One big reason why videos on Spotify got low viewership was simply because they were hard to find. Even today, Spotify’s original video series are accessible 11 rows down on the mobile app’s homepage.
“If I’m going to Pink’s Spotify page and there’s all her new music there and, oh, by the way, here are a couple of videos of her or content that has her in it, that’s wildly valuable,” said one studio executive who has conversed with Spotify about doing original shows. “They don’t market and promote [the original content] and treat video as completely separate from music.”
Holding pattern with new head of video
As recently as this summer, multiple sources described a frustrating situation in which they would be close to a deal with Spotify for an original show, only for Spotify to stall at the last minute.
One potential original content partner said on two occasions this year — once in the spring and once in early summer — it was nearing a deal with Spotify only “for nothing to come from it.” “Early this summer, they told us, ‘We need to get [this idea] in front of Tom [Calderone]; can you refine the pitch?’ We did, and nothing came from it,” said the source.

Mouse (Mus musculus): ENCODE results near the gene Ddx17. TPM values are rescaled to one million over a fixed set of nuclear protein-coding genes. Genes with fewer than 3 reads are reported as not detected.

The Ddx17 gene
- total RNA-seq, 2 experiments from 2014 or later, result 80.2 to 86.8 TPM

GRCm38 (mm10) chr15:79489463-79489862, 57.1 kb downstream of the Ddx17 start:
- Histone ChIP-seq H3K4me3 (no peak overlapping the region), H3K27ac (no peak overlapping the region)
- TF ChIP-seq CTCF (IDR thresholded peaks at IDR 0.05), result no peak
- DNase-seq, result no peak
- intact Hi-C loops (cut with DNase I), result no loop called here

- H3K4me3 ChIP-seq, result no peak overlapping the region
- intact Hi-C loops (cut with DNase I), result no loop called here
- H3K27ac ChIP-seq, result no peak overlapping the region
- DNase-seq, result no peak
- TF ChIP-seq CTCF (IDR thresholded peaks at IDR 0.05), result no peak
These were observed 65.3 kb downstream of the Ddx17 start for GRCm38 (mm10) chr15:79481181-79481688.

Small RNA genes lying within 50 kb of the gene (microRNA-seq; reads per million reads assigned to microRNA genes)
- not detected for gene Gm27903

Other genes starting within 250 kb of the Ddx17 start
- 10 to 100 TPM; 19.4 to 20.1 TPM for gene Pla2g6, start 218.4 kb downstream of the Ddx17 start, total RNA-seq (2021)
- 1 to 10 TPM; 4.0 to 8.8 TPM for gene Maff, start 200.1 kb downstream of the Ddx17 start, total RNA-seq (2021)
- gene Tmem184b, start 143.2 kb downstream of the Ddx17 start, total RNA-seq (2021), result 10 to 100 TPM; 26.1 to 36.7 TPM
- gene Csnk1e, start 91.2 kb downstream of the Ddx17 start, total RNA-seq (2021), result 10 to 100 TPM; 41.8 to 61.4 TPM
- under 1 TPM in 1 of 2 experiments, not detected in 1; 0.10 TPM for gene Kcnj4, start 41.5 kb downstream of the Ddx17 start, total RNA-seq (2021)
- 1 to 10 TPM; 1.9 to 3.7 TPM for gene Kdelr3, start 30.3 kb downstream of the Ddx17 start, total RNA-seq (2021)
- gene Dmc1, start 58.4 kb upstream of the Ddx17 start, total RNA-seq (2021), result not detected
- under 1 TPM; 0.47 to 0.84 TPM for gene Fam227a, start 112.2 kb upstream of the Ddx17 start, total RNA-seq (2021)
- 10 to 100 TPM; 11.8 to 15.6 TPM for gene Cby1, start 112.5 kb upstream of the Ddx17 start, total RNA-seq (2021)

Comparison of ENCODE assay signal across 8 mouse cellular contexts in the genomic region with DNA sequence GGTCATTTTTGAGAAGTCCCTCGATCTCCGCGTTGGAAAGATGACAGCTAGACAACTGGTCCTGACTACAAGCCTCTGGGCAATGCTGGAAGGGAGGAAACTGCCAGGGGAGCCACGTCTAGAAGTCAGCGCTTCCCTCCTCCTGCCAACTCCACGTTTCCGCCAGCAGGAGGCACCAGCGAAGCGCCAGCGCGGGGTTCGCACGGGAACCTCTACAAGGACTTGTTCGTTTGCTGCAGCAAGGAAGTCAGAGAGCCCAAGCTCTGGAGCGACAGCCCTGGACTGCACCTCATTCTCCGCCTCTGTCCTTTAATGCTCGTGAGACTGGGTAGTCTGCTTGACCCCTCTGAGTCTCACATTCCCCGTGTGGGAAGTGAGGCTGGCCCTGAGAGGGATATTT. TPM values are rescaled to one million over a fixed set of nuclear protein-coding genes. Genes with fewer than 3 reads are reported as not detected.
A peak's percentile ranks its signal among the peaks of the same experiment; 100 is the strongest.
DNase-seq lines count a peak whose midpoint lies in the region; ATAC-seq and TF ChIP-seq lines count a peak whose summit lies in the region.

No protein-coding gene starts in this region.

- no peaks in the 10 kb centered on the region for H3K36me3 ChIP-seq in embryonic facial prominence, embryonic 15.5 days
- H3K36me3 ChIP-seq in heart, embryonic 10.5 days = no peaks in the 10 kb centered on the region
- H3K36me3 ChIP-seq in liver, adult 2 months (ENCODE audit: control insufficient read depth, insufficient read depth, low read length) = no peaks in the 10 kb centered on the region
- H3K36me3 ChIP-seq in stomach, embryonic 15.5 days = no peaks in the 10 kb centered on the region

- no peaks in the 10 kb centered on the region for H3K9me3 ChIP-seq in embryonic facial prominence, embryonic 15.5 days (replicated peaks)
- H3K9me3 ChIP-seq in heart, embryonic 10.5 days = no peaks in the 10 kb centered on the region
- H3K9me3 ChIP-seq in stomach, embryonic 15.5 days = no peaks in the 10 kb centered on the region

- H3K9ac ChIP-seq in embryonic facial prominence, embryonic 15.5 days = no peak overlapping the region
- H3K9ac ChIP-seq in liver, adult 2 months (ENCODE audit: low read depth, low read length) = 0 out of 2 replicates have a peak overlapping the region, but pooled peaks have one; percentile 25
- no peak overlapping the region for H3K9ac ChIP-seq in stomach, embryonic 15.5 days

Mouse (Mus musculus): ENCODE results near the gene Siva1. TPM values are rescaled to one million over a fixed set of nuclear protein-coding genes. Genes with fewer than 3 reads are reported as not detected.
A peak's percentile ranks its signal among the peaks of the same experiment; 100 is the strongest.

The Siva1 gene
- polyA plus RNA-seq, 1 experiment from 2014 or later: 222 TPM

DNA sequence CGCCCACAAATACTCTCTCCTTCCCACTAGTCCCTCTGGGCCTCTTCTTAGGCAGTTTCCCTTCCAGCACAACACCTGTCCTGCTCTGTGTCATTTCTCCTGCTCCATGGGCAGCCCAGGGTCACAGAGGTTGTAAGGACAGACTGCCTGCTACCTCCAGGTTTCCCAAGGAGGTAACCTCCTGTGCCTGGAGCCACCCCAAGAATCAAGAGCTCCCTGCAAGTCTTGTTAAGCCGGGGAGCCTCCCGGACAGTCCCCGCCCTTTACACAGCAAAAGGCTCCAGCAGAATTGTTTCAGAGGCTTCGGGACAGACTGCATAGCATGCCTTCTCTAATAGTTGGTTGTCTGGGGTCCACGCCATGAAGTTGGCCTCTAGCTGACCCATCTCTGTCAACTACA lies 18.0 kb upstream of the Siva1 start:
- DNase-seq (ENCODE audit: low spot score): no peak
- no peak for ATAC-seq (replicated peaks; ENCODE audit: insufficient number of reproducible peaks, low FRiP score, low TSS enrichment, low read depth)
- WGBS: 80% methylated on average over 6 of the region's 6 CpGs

Now, Spotify’s video efforts are on hold, according to sources. With Holt now at the helm, Spotify executives are said to be unsure about what’s coming next. Potential new deals are on hold until there is a better sense of strategy and direction from Holt.
Holt certainly has the chops to lead Spotify’s video efforts. The former Maker Studios and Disney executive’s background also includes stints at Atlantic Records and MTV, as well as Myspace Music.
“Courtney joining sends strong signals that video is going to be a big part of Spotify going forward,” said JC Cangilla, COO of Los Angeles-based entertainment studio New Form. “They are still working through how video will work in their ecosystem, but we are excited to see them increasingly invest in digital video content.”